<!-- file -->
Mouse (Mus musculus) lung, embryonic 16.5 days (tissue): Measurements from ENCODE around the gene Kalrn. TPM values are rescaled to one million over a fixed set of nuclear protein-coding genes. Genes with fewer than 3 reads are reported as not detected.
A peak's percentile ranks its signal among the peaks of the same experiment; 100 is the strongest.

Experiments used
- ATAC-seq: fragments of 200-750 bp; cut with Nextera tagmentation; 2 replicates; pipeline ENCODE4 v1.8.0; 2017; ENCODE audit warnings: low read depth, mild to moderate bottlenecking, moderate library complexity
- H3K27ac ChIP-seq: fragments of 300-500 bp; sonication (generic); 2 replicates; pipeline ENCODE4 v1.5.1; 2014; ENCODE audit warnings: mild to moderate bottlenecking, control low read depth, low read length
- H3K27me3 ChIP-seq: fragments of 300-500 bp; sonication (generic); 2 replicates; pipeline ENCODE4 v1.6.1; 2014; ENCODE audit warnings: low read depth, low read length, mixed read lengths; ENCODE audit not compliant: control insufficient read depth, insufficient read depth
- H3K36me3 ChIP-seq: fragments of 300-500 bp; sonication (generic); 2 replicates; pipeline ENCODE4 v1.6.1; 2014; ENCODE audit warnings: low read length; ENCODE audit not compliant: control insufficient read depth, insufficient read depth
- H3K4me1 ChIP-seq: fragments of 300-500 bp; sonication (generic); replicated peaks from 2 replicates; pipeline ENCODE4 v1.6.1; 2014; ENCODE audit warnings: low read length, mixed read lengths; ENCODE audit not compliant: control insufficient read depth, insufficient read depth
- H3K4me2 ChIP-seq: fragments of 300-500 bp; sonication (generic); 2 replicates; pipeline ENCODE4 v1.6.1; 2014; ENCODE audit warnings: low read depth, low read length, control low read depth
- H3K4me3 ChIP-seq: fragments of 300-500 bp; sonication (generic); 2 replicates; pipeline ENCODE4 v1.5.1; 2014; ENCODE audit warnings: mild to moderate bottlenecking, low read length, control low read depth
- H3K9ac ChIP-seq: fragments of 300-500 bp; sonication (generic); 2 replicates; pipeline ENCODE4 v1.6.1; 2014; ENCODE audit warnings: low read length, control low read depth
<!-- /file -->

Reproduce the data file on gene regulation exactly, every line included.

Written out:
Mouse (Mus musculus) lung, embryonic 16.5 days (tissue): Measurements from ENCODE around the gene Kalrn. TPM values are rescaled to one million over a fixed set of nuclear protein-coding genes. Genes with fewer than 3 reads are reported as not detected.
A peak's percentile ranks its signal among the peaks of the same experiment; 100 is the strongest.

Experiments used
- ATAC-seq: fragments of 200-750 bp; cut with Nextera tagmentation; 2 replicates; pipeline ENCODE4 v1.8.0; 2017; ENCODE audit warnings: low read depth, mild to moderate bottlenecking, moderate library complexity
- H3K27ac ChIP-seq: fragments of 300-500 bp; sonication (generic); 2 replicates; pipeline ENCODE4 v1.5.1; 2014; ENCODE audit warnings: mild to moderate bottlenecking, control low read depth, low read length
- H3K27me3 ChIP-seq: fragments of 300-500 bp; sonication (generic); 2 replicates; pipeline ENCODE4 v1.6.1; 2014; ENCODE audit warnings: low read depth, low read length, mixed read lengths; ENCODE audit not compliant: control insufficient read depth, insufficient read depth
- H3K36me3 ChIP-seq: fragments of 300-500 bp; sonication (generic); 2 replicates; pipeline ENCODE4 v1.6.1; 2014; ENCODE audit warnings: low read length; ENCODE audit not compliant: control insufficient read depth, insufficient read depth
- H3K4me1 ChIP-seq: fragments of 300-500 bp; sonication (generic); replicated peaks from 2 replicates; pipeline ENCODE4 v1.6.1; 2014; ENCODE audit warnings: low read length, mixed read lengths; ENCODE audit not compliant: control insufficient read depth, insufficient read depth
- H3K4me2 ChIP-seq: fragments of 300-500 bp; sonication (generic); 2 replicates; pipeline ENCODE4 v1.6.1; 2014; ENCODE audit warnings: low read depth, low read length, control low read depth
- H3K4me3 ChIP-seq: fragments of 300-500 bp; sonication (generic); 2 replicates; pipeline ENCODE4 v1.5.1; 2014; ENCODE audit warnings: mild to moderate bottlenecking, low read length, control low read depth
- H3K9ac ChIP-seq: fragments of 300-500 bp; sonication (generic); 2 replicates; pipeline ENCODE4 v1.6.1; 2014; ENCODE audit warnings: low read length, control low read depth